Across In Europe, the signs of distress have doubled as Russia’s war in Ukraine prolongs. Italian food banks feed more people. German authorities are refusing to air-condition because they are preparing plans to distribute natural gas and reopen coal-fired power plants.

Huge utilities are seeking taxpayer bailouts, and much more can come. Dairy products wonder how to pasteurize milk. The euro has fallen to its 20-year low against the dollar, raising expectations of a recession.

These pressure points are a sign of how the conflict took place, with Kremlin gradually shutting off the natural gas that keeps the industry vibrant, causing an energy crisis in Europe and the economy recovering from COVID-19. Just as you are, you are more likely to enter a recession. Pandemic.

Meanwhile, the high energy costs caused by the war are in the major oil and gas exporters, where agile central banks and years of experience in sanctions have stabilized rubles and inflation, despite economic isolation. It is benefiting a certain Russia.

But in the long run, economists say Russia will pay a great price for the war while avoiding a complete collapse. In other words, deepening the economic stagnation through the loss of investment and the decrease in the income of the people.

Europe’s most pressing challenges are short-term. Fight record inflation of 8.6% and survive the winter without compromising energy shortages. The continent relies on Russia’s natural gas, with higher energy prices flowing into factories, food costs and fuel tanks.

Uncertainty weighs heavily on energy-intensive industries such as steel and agriculture that may face the distribution of natural gas to protect homes in the event of a worsening crisis.

Molkerei Berchtesgadener Land, a large dairy cooperative in the German town of Pidding on the outskirts of Munich, has 200,000 liters (44,000 gallons) of fuel oil and continues to generate electricity and steam to sterilize milk. You can keep it cold if you have electricity or natural gas. The turbine generator is stopped.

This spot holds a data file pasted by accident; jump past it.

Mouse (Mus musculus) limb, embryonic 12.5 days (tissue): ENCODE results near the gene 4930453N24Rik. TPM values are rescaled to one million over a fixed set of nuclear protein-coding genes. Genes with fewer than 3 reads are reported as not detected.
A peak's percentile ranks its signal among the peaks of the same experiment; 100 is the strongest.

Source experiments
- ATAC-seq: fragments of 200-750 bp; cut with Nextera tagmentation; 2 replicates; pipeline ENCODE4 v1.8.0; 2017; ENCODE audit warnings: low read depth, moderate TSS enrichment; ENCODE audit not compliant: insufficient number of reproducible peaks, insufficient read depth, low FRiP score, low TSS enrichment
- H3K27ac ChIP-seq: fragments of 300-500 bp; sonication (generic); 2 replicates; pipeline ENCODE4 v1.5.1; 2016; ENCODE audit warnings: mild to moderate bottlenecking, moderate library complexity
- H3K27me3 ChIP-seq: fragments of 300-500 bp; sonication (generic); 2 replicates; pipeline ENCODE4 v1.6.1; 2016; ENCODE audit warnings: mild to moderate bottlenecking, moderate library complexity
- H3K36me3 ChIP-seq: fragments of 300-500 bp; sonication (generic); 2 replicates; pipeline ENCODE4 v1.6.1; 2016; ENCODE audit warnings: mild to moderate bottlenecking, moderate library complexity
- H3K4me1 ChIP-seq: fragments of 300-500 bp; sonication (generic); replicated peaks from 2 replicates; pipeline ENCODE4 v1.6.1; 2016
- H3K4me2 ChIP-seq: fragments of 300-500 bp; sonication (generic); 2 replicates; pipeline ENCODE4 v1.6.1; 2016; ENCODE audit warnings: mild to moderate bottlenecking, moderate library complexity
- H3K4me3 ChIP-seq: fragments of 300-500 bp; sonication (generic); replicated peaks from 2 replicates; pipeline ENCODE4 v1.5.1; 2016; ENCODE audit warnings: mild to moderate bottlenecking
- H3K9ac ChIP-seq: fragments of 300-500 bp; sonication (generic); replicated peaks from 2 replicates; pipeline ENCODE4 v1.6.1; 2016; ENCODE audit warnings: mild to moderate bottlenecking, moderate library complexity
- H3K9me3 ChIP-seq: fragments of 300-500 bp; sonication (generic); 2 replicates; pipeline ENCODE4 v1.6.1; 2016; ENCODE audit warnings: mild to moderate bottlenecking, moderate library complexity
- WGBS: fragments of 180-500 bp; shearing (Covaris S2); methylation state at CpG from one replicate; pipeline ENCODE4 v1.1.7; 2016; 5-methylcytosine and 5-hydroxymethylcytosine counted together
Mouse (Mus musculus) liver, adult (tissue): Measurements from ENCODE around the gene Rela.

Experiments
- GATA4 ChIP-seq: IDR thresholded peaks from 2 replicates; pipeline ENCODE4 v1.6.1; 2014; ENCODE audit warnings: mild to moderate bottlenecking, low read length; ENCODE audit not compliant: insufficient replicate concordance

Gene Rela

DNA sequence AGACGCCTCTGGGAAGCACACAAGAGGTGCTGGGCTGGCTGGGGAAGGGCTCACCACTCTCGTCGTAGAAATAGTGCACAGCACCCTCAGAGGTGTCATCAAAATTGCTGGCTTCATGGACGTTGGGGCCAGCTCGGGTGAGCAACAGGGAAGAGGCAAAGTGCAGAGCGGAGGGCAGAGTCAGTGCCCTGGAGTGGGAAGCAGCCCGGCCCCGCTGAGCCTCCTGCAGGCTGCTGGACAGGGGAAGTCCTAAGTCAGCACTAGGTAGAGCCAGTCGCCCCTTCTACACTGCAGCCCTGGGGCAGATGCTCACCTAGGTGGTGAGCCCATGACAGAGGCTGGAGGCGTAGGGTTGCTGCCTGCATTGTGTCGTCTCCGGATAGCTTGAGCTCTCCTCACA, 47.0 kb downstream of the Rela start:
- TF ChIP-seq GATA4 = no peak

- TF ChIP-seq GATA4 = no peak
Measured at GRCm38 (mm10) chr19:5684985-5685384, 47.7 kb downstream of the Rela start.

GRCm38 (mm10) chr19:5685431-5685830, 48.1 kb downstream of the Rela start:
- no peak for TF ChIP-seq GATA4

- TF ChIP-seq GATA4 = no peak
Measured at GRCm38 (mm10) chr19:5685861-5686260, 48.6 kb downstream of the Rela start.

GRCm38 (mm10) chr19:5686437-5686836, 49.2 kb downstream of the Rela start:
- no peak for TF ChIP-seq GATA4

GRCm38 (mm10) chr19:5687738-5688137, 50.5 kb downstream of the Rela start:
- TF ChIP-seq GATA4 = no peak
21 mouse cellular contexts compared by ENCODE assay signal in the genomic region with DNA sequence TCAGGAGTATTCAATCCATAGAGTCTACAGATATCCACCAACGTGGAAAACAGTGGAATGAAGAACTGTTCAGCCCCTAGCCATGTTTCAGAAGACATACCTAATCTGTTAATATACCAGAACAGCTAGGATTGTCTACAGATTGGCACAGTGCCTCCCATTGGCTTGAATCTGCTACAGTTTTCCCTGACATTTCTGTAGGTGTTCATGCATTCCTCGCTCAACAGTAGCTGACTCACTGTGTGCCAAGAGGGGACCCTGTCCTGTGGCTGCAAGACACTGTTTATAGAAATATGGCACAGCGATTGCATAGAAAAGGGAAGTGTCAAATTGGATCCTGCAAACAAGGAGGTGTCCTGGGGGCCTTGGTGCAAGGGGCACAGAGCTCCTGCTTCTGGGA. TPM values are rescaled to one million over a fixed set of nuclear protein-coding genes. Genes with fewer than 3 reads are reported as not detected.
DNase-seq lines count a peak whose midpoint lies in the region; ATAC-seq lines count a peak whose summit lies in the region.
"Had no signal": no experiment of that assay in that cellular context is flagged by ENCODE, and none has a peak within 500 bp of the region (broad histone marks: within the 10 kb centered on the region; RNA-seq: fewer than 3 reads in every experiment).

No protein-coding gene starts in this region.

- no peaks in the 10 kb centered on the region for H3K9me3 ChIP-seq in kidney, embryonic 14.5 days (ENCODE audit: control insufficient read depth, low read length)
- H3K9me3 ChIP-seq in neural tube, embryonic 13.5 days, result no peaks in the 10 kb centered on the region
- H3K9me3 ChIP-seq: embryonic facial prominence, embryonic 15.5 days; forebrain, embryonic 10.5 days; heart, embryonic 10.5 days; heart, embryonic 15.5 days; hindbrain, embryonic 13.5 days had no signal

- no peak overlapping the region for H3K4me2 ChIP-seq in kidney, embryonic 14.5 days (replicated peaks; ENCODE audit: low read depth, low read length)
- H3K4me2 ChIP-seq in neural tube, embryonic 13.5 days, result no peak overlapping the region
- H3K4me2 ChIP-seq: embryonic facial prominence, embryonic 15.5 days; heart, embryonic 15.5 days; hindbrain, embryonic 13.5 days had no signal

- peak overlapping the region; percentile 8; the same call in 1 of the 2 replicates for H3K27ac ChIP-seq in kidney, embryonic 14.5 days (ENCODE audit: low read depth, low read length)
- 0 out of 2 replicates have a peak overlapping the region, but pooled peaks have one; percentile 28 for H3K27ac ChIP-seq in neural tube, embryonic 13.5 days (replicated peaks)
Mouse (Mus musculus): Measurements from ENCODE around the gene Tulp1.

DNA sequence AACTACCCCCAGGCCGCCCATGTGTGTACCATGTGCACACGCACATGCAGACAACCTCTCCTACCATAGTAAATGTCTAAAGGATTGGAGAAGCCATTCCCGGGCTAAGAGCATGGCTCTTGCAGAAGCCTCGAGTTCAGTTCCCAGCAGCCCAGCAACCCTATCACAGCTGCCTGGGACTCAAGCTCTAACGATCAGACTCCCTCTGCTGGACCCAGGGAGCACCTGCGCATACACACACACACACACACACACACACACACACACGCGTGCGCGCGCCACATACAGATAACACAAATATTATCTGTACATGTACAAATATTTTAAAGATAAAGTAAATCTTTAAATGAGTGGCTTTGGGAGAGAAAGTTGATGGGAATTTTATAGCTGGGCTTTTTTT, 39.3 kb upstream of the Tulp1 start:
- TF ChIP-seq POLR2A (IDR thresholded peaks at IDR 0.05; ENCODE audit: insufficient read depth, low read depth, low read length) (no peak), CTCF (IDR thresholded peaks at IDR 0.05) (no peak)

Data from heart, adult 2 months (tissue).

This is an important safeguard for 1,800 member farmers, where 50,000 cows produce 1 million liters of milk a day. Dairy cows need to be milked daily, and when shut down, the sea of ​​milk can no longer go anywhere.

“If dairy products don’t work, farmers don’t work either,” said Managing Director Bernhard Pointner. “Then farmers would have to throw away their milk.”

In an hour, dairy products use a year’s worth of electricity at home to keep up to 20,000 pallets of milk cold.

Dairy products are also stockpiled with packaging and other equipment to prevent suppliers from running out of energy.

Financial problems also appear at the dinner table. Consumer groups estimate that a typical Italian family is spending an additional € 681 this year to feed themselves.

“We are really worried about the situation and the continued increase in the number of families we support,” said Dario Boggio Marzette, president of the Lombardy food bank. Poor people. Their monthly cost has risen by 5,000 euros this year.

Jessica Robli, a single mother from Gennevilliers on the outskirts of Paris, pays close attention to soaring groceries. She reduced her consumption of milk and yogurt and abandoned Nutella or branded cookies.

“The situation gets worse, but you have to eat to survive,” said Lobli, who earns € 1,300-2,000 a month in the school kitchen.

Her monthly food budget ranged from 150 to 200 euros and dropped to 100 euros in June. She doesn’t eat much in her family in the summer, but she has to buy school supplies for her 15-year-old daughter and 8-year-old son in September, further reducing her budget. She said she was worried.